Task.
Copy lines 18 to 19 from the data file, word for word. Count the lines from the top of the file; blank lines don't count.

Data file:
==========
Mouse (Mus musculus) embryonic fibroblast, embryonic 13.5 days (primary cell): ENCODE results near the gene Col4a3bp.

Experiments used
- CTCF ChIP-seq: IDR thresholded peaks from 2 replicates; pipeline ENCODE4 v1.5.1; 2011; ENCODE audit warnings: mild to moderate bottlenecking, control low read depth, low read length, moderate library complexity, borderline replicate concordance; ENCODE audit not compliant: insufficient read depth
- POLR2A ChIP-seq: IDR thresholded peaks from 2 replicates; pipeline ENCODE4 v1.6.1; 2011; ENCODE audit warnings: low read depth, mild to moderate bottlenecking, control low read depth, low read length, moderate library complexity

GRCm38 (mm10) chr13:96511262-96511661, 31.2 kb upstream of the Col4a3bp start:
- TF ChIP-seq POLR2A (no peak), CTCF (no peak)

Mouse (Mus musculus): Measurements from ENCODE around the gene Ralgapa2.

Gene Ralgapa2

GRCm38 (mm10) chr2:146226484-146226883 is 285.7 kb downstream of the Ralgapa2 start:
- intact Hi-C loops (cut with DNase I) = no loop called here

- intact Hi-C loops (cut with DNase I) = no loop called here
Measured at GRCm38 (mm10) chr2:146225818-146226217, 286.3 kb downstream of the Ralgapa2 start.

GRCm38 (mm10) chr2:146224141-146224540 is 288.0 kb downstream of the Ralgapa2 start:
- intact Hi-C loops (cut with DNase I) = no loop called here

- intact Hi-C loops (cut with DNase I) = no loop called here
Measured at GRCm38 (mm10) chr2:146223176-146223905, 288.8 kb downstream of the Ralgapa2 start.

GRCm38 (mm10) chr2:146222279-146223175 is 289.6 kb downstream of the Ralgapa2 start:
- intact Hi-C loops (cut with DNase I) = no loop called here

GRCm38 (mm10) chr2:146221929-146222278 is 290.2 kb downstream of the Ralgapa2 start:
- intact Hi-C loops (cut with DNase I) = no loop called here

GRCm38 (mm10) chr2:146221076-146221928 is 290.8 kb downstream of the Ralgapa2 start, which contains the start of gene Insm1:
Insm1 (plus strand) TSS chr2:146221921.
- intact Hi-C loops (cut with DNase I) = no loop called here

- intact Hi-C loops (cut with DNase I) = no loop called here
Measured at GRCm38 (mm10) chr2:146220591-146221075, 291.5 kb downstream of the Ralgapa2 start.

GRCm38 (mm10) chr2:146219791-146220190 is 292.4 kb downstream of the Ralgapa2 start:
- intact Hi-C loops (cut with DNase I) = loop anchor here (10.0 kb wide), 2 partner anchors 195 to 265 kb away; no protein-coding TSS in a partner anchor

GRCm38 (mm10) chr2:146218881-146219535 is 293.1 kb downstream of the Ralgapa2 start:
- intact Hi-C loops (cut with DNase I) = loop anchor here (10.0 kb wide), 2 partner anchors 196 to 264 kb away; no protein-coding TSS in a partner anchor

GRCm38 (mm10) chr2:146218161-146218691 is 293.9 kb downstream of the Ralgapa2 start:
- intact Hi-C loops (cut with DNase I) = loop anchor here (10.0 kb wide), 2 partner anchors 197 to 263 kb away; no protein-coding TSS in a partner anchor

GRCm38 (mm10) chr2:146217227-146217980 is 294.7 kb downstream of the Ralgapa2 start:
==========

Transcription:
- intact Hi-C loops (cut with DNase I) = no loop called here

GRCm38 (mm10) chr2:146221929-146222278 is 290.2 kb downstream of the Ralgapa2 start: